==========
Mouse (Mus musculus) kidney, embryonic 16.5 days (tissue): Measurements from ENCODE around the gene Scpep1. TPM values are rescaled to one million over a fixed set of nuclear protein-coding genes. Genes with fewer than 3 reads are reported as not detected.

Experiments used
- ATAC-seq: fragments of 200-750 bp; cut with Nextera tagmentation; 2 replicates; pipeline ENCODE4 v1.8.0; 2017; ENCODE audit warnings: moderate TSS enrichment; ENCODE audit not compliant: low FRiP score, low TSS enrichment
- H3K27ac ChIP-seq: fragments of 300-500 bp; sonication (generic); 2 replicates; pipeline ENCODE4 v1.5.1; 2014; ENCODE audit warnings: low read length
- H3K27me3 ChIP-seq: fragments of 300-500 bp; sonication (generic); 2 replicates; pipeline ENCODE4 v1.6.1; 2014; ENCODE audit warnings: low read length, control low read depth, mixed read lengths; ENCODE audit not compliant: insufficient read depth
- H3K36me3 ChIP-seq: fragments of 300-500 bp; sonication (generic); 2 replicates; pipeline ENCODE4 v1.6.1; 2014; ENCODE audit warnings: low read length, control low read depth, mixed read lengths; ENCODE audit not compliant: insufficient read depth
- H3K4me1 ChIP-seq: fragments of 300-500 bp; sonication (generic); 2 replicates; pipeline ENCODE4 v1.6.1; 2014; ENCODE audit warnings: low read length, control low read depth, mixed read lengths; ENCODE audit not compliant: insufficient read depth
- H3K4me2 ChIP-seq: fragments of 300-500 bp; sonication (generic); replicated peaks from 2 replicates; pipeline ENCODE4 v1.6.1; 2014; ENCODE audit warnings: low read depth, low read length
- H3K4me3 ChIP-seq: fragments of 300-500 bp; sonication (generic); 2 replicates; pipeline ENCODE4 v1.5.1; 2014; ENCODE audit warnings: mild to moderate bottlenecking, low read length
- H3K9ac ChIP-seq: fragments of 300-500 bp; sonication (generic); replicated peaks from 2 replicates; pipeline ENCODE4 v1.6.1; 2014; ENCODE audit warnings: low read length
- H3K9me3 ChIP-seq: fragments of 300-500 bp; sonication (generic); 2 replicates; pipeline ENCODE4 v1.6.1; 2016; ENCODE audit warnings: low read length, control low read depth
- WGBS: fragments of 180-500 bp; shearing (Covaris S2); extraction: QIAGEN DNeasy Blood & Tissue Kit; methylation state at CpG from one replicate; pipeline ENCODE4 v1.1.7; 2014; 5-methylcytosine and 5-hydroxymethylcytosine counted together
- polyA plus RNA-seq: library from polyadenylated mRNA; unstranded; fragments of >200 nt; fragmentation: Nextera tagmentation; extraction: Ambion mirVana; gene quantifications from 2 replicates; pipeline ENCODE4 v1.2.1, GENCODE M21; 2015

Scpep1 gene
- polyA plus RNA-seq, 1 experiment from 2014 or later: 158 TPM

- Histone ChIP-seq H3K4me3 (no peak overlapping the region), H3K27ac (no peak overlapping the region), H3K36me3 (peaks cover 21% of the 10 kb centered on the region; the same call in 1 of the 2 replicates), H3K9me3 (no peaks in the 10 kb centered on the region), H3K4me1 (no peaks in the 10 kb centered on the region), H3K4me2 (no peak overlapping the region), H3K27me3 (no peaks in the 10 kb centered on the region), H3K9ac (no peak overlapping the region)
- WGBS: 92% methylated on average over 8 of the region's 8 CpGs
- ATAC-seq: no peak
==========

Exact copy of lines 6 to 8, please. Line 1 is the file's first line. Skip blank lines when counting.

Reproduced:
- H3K36me3 ChIP-seq: fragments of 300-500 bp; sonication (generic); 2 replicates; pipeline ENCODE4 v1.6.1; 2014; ENCODE audit warnings: low read length, control low read depth, mixed read lengths; ENCODE audit not compliant: insufficient read depth
- H3K4me1 ChIP-seq: fragments of 300-500 bp; sonication (generic); 2 replicates; pipeline ENCODE4 v1.6.1; 2014; ENCODE audit warnings: low read length, control low read depth, mixed read lengths; ENCODE audit not compliant: insufficient read depth
- H3K4me2 ChIP-seq: fragments of 300-500 bp; sonication (generic); replicated peaks from 2 replicates; pipeline ENCODE4 v1.6.1; 2014; ENCODE audit warnings: low read depth, low read length